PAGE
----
Pain and PT

Pain is one of the most common symptoms that may lead someone to seek the help of a physical therapist or other health care professional.

Pain is a completely individualized experience. We often use different terms to describe it, and it is hard to know if you feel pain the same way as your friends or family feel pain. Some people talk about having a high or low tolerance
to pain, but because pain is such a subjective experience, science has not developed accurate ways to measure pain tolerance.

Currently, there are 2 ways your physical therapist may categorize your pain.

The most standard classification of pain is time-based:

  • Acute (pain experienced for less than 3 months) 

  • Chronic (pain experienced for more than 3 months)


The second classification is based on the likely triggering mechanism: 


  • Nociceptive triggers result in pain that is localized to an area of injury or dysfunction. The pain is often aggravated or eased by certain movements or positions, which demonstrates that the pain has a clear mechanical nature.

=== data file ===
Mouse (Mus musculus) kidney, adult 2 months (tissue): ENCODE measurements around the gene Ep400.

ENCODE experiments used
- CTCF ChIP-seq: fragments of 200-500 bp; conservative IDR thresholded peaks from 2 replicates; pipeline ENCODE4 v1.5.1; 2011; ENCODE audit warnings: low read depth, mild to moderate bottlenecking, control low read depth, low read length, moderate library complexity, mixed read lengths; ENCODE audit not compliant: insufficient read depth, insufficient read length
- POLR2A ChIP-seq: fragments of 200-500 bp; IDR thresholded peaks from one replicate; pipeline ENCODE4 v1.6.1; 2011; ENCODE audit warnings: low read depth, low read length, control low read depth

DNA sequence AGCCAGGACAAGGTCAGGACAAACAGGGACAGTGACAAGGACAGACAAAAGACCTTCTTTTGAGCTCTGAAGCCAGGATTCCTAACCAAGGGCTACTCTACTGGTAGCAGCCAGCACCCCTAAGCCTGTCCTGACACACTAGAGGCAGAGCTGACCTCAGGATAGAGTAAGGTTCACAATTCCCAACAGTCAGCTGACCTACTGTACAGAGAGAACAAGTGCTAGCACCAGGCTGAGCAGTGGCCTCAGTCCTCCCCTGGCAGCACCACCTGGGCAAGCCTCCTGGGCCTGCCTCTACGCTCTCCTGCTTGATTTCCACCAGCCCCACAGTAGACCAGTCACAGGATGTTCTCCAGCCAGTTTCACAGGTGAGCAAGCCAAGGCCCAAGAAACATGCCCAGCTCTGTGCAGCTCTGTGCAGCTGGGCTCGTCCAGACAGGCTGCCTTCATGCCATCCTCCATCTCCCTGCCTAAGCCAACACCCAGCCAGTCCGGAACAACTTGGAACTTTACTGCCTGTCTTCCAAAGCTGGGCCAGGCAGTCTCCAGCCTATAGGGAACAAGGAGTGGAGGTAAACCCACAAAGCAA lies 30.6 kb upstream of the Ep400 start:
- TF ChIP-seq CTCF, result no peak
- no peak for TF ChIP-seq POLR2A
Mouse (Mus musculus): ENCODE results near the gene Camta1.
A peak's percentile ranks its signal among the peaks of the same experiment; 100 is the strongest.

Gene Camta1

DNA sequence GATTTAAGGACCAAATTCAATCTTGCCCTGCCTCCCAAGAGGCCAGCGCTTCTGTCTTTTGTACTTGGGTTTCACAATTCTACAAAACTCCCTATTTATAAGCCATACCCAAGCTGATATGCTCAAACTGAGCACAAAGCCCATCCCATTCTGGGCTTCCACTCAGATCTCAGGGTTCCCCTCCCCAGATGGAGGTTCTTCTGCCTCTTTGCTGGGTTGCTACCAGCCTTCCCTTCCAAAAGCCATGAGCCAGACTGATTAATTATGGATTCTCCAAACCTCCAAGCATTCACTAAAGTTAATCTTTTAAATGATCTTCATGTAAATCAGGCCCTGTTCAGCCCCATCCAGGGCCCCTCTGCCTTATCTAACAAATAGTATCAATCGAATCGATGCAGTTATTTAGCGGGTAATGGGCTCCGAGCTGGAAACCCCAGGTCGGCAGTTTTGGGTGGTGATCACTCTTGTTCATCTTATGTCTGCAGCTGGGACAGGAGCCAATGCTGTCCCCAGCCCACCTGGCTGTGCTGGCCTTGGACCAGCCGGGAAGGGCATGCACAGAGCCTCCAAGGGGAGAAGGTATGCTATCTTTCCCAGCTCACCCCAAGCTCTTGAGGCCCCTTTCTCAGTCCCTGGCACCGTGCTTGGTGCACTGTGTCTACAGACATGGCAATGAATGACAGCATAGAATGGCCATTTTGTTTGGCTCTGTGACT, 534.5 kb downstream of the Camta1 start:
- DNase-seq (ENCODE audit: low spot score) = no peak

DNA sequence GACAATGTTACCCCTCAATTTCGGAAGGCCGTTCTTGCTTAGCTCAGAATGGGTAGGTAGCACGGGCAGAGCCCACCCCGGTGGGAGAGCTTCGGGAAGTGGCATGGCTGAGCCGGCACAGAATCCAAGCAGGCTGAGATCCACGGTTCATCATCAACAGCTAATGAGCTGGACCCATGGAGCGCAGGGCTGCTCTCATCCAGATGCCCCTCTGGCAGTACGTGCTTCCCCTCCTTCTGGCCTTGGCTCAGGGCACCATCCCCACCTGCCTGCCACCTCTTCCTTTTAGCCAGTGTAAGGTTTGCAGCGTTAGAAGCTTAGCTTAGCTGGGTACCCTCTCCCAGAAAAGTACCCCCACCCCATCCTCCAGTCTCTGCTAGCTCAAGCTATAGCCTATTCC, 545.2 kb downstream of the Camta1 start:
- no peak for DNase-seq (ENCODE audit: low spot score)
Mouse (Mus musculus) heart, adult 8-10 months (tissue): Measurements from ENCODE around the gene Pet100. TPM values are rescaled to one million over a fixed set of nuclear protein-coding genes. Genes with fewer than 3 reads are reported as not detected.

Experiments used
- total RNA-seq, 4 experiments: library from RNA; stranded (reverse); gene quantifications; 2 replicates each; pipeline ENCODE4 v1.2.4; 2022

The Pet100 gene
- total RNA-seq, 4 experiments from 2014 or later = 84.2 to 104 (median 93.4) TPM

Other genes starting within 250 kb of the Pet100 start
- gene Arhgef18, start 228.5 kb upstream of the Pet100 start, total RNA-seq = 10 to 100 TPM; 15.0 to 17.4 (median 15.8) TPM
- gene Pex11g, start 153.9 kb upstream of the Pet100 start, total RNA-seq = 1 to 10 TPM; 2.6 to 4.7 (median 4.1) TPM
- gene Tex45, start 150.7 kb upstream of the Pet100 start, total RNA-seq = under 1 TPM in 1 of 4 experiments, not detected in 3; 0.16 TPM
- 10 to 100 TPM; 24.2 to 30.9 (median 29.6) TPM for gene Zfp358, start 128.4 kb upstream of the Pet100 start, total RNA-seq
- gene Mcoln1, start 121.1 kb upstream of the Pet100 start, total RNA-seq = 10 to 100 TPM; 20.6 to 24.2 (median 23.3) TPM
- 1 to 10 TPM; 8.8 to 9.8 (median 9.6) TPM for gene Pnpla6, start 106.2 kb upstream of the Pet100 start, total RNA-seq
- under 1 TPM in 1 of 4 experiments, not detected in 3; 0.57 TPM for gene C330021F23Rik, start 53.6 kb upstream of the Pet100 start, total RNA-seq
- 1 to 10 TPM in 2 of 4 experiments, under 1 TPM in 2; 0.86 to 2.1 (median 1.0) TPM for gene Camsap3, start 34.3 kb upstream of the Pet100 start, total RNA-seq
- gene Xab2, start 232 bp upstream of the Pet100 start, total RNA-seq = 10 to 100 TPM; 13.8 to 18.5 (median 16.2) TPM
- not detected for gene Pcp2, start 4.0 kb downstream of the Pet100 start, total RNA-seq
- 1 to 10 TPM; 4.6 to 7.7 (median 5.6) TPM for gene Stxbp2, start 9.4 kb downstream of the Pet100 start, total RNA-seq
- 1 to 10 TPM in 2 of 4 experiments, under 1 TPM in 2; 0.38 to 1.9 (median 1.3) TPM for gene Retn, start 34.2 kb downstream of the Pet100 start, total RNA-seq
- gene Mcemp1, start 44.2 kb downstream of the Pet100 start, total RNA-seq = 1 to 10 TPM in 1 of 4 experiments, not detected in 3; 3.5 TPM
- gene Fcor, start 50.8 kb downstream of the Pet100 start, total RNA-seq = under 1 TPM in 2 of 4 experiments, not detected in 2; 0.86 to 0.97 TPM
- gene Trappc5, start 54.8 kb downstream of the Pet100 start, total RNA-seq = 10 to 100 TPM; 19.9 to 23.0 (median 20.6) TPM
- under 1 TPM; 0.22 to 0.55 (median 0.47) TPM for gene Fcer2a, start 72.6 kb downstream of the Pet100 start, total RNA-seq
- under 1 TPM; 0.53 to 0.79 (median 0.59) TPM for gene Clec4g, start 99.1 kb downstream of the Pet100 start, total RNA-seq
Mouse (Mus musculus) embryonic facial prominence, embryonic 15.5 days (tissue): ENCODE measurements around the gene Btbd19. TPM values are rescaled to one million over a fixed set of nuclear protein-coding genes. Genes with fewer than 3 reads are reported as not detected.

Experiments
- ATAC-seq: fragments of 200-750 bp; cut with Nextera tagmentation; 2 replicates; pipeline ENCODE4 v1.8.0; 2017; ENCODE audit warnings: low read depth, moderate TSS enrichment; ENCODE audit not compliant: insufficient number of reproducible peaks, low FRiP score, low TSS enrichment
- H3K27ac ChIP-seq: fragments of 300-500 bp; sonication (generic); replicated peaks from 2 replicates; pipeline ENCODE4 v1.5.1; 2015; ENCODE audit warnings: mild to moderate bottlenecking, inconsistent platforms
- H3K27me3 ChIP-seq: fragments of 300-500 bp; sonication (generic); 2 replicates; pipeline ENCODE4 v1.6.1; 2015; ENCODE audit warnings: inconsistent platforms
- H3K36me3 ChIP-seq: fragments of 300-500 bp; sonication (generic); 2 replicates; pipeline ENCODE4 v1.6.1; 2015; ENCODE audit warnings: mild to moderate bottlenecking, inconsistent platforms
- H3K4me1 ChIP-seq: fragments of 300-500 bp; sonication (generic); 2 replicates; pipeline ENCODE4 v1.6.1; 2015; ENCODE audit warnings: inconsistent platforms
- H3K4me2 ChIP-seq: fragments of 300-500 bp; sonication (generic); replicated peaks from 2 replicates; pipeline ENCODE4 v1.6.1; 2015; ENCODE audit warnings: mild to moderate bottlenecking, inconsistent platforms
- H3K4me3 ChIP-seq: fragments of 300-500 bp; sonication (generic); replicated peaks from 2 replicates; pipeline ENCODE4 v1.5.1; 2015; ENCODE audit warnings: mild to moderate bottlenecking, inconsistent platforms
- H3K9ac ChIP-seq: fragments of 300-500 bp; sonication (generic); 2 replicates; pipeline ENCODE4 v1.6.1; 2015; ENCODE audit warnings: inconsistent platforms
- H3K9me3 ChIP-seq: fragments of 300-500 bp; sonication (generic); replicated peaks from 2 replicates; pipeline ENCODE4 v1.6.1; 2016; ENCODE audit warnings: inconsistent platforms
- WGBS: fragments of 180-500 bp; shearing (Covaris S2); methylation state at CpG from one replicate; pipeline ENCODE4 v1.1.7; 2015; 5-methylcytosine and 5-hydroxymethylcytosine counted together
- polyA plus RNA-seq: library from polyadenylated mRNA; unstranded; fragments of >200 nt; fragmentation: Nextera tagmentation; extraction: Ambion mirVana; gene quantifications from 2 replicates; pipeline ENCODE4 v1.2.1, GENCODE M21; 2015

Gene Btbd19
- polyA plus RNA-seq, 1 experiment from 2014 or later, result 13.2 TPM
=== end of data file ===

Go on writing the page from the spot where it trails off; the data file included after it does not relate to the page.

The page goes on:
• Peripheral neuropathic-induced pain occurs with a history of injury, disease, or mechanical compromise to a nerve. 

  • Central sensitization results in pain that is disproportionate to the nature
or extent of the injury or disease. The pain is usually nonmechanical and unpredictable in response to factors that usually aggravate or decrease pain. 


HOW A PHYSICAL THERAPIST CAN HELP

Once your condition has been diagnosed, your physical therapist will work with you to develop a treatment plan to help address your pain. Because the mechanisms of pain vary, each approach to care will also vary. Physical therapy treatments may include: 


  • Manual therapy. Manual therapy consists of specific, hands-on techniques that may be used to manipulate or mobilize your skin, bones, and soft tissues. 

  • Movement and strengthening exercises. Moving and exercising can often be a great strategy to lessen pain. 

  • Your physical therapist will be able to determine whether the use of ice, heat, or electrical stimulation will benefit your unique condition. 


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